It is no wonder that so many of us do not experience peace or contentment with what we have. Unless we go to the school we want, or have the job we wanted, or marry the person of our dreams, or live in a pretty house or drive a nice car, then we think that something is wrong. We are ungrateful and have trouble thanking God, because we judge our lives by the material things we see, and not those intangible things, such a growing in grace and in the knowledge of God, seeing our loved ones turn to God, learning new things about God, finding strength to resist temptation, etc.

 

Mark_Smith's picture

Has anyone else been bothered by the notion that God doesn't tell me what to do...but He'll tell my friend so when I ask for counsel it is godly counsel?

Jim's picture

I observe that:

  • Were the decision maker to consult with godly advisors (he "walks in the counsel of the godly") 
  • They would most likely affirm the valid choices

Example: HS graduate who:

  • Interest: Has an interest in being a policeman 
  • Circumstances: Lives in US, Father was in the USMC, Uncle is a State Trooper. Athletic in HS
  • Limitations: No outward physical limitations. Family has financial limitations.
  • Opportunities / Options: Local community college / "The U" / Military service in various branches / Bible college that would mean dorm living and private college tuition
  • Resources: Already mentioned financial limitations. But he would probably be eligible for Pell grants, et cetera
  • Talents / Abilities: Hunts with his Father / outdoorsman

Valid Christ-honoring outcomes / choices:

  • Join the Air Force (or another branch). MOS = military police
  • College: Community College / Bible College / "The U" all valid choices

An example of an invalid choice: Taking a boat to Kiribati 

Mark_Smith's picture

so all we get to make decisions is "wisdom" and Bible verses. Don't get me wrong, I love the Bible, but it says nothing about whether I should enlist in the Air Force or the USMC! So, that leaves a lot to "wisdom"...just looking for "common sense" in situation. I'm sorry, but the God I worship and know is bigger than that. I don't know how to quantify it or explain it or justify it, but that simply feels wrong...no, more like incomplete to me.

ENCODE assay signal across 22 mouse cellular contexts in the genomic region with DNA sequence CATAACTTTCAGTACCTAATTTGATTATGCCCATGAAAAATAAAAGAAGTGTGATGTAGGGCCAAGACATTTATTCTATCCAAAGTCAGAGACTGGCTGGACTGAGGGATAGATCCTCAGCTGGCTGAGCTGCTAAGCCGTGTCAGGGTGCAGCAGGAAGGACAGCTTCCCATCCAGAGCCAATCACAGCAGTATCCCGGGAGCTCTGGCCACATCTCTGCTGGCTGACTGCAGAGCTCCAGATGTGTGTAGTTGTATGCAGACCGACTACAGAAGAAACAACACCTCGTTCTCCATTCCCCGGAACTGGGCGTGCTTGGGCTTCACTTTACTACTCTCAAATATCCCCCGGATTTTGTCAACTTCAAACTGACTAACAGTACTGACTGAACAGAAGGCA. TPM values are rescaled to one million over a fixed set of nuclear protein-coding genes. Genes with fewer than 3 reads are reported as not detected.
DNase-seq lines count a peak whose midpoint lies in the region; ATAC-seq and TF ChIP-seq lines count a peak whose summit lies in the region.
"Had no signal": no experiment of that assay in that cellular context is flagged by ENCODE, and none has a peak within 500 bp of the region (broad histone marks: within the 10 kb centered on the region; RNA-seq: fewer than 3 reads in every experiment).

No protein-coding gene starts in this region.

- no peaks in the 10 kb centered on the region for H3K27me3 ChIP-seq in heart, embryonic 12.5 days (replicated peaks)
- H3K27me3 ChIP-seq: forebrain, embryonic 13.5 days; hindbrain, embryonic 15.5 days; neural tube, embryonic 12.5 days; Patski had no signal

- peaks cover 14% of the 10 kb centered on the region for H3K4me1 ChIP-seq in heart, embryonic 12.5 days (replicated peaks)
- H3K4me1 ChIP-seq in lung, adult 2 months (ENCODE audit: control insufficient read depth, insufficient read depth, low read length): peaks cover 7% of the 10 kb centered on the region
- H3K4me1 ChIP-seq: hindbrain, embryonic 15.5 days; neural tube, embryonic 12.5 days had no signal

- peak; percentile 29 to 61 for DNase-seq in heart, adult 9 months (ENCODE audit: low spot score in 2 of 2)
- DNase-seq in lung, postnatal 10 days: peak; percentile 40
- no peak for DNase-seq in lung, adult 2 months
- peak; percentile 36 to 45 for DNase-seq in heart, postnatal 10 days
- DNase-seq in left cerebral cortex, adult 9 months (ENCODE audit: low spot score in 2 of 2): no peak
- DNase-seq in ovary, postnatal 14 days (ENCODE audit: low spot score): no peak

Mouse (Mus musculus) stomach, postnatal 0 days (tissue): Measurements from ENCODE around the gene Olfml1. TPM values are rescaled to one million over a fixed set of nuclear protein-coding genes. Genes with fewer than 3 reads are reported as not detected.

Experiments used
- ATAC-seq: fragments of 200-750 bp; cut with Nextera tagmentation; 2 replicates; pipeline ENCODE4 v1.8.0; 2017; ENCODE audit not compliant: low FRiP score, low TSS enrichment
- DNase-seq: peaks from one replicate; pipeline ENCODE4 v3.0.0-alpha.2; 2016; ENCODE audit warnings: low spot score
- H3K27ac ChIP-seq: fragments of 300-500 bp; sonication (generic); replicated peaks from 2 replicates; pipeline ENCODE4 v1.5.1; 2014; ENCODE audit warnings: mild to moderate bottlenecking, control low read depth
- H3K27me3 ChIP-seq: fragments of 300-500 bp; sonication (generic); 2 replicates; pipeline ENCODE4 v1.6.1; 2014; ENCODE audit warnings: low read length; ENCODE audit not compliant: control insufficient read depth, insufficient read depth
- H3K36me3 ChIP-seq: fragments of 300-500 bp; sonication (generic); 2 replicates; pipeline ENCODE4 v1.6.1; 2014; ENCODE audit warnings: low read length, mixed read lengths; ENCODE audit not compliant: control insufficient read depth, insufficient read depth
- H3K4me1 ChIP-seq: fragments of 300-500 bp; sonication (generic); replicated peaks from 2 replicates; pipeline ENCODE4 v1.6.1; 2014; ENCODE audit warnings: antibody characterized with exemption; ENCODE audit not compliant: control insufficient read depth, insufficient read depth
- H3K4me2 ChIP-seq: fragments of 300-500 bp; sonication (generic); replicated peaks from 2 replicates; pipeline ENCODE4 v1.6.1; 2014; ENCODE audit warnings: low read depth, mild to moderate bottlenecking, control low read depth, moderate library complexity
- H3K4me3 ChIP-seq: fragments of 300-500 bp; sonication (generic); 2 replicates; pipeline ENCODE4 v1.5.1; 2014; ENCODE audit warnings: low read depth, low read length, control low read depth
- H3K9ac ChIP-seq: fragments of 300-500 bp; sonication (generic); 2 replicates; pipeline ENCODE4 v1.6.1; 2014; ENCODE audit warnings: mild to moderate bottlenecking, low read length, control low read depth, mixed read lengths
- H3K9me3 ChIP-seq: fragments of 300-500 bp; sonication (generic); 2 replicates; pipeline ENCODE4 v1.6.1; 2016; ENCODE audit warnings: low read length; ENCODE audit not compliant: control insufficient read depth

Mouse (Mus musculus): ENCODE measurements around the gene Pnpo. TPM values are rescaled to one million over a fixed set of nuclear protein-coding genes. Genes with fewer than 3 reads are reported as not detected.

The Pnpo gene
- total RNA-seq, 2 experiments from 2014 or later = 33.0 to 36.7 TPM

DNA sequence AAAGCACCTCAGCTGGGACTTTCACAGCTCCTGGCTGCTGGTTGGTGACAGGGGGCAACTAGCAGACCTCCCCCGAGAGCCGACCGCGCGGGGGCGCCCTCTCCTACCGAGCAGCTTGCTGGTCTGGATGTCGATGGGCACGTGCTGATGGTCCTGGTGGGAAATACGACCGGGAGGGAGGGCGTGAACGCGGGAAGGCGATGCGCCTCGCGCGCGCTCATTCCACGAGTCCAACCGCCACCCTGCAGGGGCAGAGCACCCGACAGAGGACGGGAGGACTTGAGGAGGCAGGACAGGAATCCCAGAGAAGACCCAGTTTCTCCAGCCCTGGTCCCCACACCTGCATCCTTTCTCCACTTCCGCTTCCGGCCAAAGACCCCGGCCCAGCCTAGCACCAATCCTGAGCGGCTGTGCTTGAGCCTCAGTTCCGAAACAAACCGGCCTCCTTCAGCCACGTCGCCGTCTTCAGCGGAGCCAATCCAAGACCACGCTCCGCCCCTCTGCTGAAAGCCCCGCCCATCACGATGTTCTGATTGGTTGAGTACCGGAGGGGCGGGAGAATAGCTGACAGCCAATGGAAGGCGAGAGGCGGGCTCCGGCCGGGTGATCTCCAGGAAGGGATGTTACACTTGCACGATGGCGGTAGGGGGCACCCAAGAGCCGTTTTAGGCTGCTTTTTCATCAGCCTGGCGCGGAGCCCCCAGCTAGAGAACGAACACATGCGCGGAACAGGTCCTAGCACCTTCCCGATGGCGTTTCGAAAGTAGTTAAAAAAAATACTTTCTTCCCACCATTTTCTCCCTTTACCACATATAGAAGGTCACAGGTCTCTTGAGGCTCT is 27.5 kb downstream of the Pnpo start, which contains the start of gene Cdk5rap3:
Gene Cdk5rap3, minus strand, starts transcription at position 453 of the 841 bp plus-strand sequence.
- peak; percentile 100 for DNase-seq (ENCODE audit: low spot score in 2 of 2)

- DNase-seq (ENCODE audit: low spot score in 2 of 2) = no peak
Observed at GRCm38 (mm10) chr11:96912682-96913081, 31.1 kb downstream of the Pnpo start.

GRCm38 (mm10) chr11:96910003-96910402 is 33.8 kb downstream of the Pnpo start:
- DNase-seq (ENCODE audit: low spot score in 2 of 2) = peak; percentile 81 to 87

wkessel1's picture

I found the book by Kevin DeYoung - "Just Do Something: A Liberating Approach to Finding God's Will" an insightful read.   His subtitle for the book is great - "Or How to make a decision without dreams, visions, fleeces, impressions, open doors, random Bible verses, casting lost, liver shivers, writing in the sky, etc."

TylerR's picture

Editor

Judging from the title of the book, it sounds like something I'd agree with. Thanks for pointing it out. I'll look into it! 

Tyler is a pastor in Olympia, WA and an Investigations Manager with a Washington State agency. He's the author of the book What's It Mean to Be a Baptist?

Mark_Smith's picture

Well, I kinda like that girl, she seems to like me, let's just do something and get married?

 

Wisdom? I have not read the book...just having fun and thinking at the same time!

Mark_Smith's picture

Went to amazon to check out the Deyoung book mentioned above and I saw this one:

God Told Me: Who to Marry, Where to Work, Which Car to Buy...And I'm Pretty Sure I'm Not Crazy

 

Anyone heard of it?

Mark_Smith's picture

My wisdom says to by a low mileage older car and send the rest to missions...rather than buy new.

Jim's picture

Mark_Smith wrote:

My wisdom says to by a low mileage older car and send the rest to missions...rather than buy new.

That's a valid choice too! I'm going to give an account to God for my choices ... and you will to. 

(As an aside ... I have 2007 GM sedan with 61,000 m on it) 

Mark_Smith's picture

you are accountable for choices but God doesn't offer direct help on making the decision?